Indonesian worker punches Komodo dragon to free his hand from biteBy AP
Monday, May 24, 2010
Indonesian worker bitten by Komodo dragon
JAKARTA, Indonesia — An Indonesian worker freed himself from an attacking Komodo dragon by punching the reptile’s snout until it released him and ran away, a national park official said Monday.
Agustinus Jenaru, 20, was working inside an unfinished wooden bungalow on Rinca island when the 6.5-foot (two meter) lizard entered and bit onto his left hand on Saturday, said Komodo National Park official Daniel Bolu Ngongo.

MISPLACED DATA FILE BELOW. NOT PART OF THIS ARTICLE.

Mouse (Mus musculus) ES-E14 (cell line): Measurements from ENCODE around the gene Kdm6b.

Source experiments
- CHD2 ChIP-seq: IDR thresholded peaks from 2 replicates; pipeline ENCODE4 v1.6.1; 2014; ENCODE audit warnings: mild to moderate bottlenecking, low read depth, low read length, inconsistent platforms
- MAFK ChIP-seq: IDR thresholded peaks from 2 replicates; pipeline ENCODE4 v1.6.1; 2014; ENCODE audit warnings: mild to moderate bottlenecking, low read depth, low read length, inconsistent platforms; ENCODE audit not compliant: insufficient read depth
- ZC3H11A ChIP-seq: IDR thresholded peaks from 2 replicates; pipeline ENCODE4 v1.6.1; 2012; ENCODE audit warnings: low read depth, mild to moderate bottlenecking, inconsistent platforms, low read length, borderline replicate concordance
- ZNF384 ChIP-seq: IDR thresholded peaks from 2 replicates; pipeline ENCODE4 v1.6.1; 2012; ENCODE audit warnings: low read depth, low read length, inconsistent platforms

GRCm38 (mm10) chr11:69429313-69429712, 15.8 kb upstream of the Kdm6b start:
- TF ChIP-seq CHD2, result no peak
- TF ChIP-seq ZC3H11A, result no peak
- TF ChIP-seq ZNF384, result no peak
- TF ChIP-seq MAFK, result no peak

Jenaru hit the jaws of the giant lizard for several seconds until it freed him. Jenaru was taken to a clinic for treatment of lacerations and a puncture wound.
Komodo dragons can be found in the wild only on the eastern Indonesian islands of Komodo, Padar and Rinca. The lizards — thought to number fewer than 4,000 — can grow longer than 10 feet (3 meters) and weigh 150 pounds (70 kilograms).
Jenaru was the second victim bit by a giant lizard this year.
In 2007, an 8-year-old boy was killed by one of the lizards on Komodo Island.
Tags: Animals, Asia, Indonesia, Jakarta, Leisure Travel, Outdoor Recreation, Recreation And Leisure, Southeast Asia